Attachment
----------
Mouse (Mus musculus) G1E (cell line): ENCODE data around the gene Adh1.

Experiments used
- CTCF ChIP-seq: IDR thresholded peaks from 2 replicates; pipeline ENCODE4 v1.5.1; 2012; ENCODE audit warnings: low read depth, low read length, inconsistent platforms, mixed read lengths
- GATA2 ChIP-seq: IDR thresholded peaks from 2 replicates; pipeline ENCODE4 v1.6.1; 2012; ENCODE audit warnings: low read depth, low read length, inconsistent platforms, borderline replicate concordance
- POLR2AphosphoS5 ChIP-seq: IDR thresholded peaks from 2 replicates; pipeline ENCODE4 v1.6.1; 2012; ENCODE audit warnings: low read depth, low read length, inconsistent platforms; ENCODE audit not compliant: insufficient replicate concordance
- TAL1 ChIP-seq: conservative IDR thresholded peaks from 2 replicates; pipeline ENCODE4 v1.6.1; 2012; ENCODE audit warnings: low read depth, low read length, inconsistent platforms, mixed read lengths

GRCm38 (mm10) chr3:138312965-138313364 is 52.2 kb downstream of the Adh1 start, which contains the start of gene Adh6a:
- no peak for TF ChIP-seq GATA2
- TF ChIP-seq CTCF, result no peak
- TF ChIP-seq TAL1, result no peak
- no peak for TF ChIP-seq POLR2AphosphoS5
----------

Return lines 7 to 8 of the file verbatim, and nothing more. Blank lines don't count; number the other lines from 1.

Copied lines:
GRCm38 (mm10) chr3:138312965-138313364 is 52.2 kb downstream of the Adh1 start, which contains the start of gene Adh6a:
- no peak for TF ChIP-seq GATA2